Studies have shown that cytokine levels are high in clogged pores and when healthy skin is exposed to high levels of cytokines; it starts to develop acne.14 Smoking leads to the reduction of estrogen levels in the body and it leads to ovarian malfunction, irregular menstruation. According to the researches smoking has less effect on changing testosterone levels in the body.15

Relationship between acne and hormone levels

Hormones are an important factor in acne development, particularly androgens, which are present in both males and females. Higher levels of androgens tend to lead to acne. While it is not known exactly how hormones affect acne, we do know that the skin is a target for hormones and can even produce hormones itself.16 Higher levels of estrogens normally correlate with fewer acne symptoms (Figure 2).

Figure 2 Jayaweera JACS, Khuraseva AB. Acne association with gynecological diseases in women of different nationality 2017.

Effects of food on acne

Dairy products

Milk contains insulin-like growth factor (IGF-1). Higher levels of IGF-1 lead to higher production of skin oil. Higher production of skin oil because more prevalence of acne, researchers states that insulin-like growth factor in milk increased skin oil production and cause higher production of acne. Milk contains androgen precursors. These precursors require enzymes to convert them into actual male hormones in the body, and these enzymes are readily available in the pores of the skin.17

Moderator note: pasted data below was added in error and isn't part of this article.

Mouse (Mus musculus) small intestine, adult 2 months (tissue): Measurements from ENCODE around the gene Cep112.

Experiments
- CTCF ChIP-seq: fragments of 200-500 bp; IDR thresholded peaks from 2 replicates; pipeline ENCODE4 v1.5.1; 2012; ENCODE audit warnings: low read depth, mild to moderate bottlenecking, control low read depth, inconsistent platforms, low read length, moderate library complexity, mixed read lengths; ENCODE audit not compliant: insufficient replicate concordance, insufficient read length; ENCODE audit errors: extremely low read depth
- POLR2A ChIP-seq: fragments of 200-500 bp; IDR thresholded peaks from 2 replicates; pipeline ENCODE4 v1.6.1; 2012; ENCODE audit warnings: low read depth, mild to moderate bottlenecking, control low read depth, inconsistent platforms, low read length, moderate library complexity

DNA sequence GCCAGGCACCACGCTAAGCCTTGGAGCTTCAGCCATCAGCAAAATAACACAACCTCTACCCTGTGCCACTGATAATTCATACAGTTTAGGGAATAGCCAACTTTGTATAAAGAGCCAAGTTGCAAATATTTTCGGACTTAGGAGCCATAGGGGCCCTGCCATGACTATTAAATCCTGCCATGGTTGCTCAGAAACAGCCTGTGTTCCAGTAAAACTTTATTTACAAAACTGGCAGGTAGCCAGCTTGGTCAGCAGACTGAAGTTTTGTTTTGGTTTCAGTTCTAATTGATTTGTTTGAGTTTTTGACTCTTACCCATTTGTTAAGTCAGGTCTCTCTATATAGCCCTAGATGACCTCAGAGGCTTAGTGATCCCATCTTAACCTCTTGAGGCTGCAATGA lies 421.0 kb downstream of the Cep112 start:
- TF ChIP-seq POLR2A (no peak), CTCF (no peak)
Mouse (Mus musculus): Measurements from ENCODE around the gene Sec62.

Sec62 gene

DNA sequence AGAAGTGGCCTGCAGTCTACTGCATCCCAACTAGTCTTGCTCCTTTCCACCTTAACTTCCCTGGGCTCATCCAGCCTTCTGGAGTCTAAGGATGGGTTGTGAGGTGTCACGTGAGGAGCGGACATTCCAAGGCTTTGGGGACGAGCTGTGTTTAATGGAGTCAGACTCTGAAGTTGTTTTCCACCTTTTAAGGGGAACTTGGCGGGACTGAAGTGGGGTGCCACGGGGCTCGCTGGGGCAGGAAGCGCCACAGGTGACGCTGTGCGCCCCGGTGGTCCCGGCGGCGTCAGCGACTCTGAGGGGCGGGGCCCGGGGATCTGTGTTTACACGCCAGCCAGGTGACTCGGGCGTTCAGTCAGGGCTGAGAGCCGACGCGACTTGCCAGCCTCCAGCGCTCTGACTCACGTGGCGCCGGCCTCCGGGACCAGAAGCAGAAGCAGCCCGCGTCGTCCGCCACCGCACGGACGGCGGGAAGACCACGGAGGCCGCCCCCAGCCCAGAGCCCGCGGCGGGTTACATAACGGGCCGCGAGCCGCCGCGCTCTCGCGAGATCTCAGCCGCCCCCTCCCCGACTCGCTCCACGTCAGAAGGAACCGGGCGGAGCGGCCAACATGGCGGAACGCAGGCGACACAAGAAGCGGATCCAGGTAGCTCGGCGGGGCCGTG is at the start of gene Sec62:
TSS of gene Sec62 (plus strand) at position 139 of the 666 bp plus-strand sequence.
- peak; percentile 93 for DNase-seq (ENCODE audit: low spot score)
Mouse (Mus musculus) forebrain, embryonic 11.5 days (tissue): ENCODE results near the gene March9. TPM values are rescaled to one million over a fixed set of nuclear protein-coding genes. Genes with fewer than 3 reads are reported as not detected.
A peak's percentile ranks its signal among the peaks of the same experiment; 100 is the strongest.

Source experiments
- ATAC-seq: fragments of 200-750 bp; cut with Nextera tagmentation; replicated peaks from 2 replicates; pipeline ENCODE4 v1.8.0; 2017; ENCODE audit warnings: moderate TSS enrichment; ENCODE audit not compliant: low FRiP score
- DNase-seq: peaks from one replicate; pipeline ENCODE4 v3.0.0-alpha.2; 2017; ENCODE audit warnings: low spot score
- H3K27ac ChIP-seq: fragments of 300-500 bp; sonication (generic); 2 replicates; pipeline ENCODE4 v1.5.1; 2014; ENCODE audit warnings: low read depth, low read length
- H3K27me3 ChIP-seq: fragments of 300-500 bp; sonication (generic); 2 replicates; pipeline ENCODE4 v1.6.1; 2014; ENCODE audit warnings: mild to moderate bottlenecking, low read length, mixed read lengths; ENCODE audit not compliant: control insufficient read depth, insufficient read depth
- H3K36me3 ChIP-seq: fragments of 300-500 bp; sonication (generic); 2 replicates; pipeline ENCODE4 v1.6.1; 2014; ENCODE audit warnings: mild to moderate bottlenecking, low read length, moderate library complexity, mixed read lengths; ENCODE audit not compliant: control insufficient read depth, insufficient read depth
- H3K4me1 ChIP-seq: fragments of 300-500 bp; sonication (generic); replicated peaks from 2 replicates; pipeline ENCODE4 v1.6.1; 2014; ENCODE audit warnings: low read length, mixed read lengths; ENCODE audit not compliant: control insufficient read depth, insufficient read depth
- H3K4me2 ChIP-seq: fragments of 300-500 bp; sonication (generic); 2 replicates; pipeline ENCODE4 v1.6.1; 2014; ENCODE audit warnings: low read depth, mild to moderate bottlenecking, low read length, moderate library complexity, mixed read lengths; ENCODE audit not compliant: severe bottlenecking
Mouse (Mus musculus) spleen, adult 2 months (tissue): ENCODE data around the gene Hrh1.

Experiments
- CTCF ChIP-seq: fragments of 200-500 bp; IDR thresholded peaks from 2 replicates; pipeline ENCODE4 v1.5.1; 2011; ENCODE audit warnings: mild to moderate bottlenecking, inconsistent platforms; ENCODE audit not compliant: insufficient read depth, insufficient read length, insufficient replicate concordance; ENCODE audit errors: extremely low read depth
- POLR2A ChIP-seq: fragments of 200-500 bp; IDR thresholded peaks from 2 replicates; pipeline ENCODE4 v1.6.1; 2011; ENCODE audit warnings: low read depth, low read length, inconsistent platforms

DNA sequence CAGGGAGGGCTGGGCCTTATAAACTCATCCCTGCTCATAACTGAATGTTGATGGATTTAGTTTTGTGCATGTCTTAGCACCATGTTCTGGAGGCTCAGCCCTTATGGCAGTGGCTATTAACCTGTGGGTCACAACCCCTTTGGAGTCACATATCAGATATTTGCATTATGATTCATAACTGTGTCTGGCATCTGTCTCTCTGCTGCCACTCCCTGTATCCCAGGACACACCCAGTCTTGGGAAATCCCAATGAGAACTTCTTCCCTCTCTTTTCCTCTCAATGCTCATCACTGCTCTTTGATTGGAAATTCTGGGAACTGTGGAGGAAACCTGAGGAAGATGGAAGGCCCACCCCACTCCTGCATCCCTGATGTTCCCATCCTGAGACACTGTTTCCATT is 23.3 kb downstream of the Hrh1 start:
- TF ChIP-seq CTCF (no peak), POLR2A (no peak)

There is a correlation between chocolate and increased insulin levels. Higher levels of insulin lead to higher incidence of acne symptoms by increasing skin cell production. It cause increased skin oil (sebum) production and clogged pores which provide suitable environment for acne bacteria. Chocolate consists of antioxidants, which might theoretically help to reduce acne symptoms. Dark chocolate leads to the lowering of blood pressure which may lead to increase oxygen and nutrient distribution to dermis and help to relieve acne associated symptoms.18